Bob Stoops became the head football coach for the University of Oklahoma Sooners in 1999 when his daughter Mackenzie was just two and wife Carol was pregnant with their twin sons. In the 14 years since, Stoops has earned a reputation for being a family man, strong leader and community supporter, solidifying his spot in OU’s rich and storied football legacy. Heading into his 15th season, Stoops is on pace to attain an historic milestone in 2013, being only nine wins away from surpassing legendary coach Barry Switzer for the most victories in Sooner football history.
Stoops has led the Sooners to 14 consecutive bowl berths and eight Big 12 titles, as well as winning 17 coach of the year awards—an accomplishment that only five coaches across the nation have topped. A proven leader, Stoops reached 100 victories faster than any coach in college football history and is preparing to enter his 30th professional year in coaching.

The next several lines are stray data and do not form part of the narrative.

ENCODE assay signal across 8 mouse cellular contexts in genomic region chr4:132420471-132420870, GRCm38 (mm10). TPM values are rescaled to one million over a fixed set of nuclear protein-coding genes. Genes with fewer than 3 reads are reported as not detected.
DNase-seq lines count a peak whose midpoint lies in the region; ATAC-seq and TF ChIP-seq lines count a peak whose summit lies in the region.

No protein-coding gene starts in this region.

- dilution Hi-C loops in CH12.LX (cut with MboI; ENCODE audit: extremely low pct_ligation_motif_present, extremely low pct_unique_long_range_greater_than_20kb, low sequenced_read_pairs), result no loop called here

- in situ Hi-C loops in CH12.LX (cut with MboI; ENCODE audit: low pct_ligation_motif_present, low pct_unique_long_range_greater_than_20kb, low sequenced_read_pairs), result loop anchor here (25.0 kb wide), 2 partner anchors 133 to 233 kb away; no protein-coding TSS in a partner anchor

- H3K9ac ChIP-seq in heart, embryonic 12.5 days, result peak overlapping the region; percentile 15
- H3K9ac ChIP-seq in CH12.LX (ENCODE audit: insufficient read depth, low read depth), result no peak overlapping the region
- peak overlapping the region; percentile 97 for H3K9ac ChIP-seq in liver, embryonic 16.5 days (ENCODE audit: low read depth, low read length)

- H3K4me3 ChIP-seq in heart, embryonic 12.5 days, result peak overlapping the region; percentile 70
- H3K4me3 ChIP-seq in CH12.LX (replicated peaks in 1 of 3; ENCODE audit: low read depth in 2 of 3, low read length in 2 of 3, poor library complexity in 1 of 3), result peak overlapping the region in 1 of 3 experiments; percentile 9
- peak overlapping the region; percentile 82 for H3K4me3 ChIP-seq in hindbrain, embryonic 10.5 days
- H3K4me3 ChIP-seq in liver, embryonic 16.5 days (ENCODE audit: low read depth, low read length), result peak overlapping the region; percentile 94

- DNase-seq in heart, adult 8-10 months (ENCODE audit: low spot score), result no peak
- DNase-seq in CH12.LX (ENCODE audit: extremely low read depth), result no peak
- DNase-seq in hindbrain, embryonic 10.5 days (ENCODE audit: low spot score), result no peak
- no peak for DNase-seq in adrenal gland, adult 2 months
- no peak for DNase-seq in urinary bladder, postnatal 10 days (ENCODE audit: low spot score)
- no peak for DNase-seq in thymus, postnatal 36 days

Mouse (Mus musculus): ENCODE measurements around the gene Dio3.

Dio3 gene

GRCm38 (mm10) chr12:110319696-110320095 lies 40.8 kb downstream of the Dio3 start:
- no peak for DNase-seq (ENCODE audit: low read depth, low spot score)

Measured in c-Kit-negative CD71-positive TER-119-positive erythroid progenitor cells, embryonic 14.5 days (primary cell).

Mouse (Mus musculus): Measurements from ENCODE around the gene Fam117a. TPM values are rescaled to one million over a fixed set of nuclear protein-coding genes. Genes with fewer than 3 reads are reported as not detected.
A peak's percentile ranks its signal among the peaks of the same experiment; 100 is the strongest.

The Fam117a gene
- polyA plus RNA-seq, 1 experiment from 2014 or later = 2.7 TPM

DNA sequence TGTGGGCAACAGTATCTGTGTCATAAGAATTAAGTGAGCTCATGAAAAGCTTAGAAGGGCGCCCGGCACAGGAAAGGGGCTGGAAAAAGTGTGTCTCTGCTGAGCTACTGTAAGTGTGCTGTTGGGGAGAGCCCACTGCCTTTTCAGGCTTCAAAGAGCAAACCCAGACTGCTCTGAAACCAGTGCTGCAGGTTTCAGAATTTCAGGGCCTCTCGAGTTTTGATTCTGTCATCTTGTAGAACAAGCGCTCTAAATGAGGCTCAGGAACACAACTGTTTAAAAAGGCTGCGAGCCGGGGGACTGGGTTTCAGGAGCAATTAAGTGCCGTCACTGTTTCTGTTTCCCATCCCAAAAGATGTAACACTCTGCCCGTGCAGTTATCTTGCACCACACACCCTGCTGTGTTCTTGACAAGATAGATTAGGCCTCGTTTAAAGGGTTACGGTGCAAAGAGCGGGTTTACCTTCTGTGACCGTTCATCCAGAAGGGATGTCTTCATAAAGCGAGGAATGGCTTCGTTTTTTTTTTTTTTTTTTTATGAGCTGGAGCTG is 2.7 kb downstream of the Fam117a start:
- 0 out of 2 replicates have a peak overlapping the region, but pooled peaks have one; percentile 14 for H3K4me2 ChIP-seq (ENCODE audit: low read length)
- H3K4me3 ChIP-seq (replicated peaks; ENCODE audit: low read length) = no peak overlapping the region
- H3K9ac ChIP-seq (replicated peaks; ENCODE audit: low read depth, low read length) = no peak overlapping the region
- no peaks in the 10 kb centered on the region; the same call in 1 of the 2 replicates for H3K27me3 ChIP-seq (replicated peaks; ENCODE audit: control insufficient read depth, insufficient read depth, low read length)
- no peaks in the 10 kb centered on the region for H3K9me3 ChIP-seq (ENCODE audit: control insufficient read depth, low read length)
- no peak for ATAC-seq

Growing up as the son of a coach himself, Stoops is familiar with the joys and obstacles of blending a high-profile coaching position with everyday family life. “I remember one time that I was coming back from recruiting, probably six or seven years ago, and I had been gone all week,” he recollects. “I had left my house keys at home, so I knocked on the door. My son Isaac was just five years old then, and he answers the door and yells back ‘Hey, everybody, Bob Stoops is here!’ I think that was the age where they figured out what I do for a living. It was funny to see my two personas combined—that of Bob Stoops, the coach, and Dad.”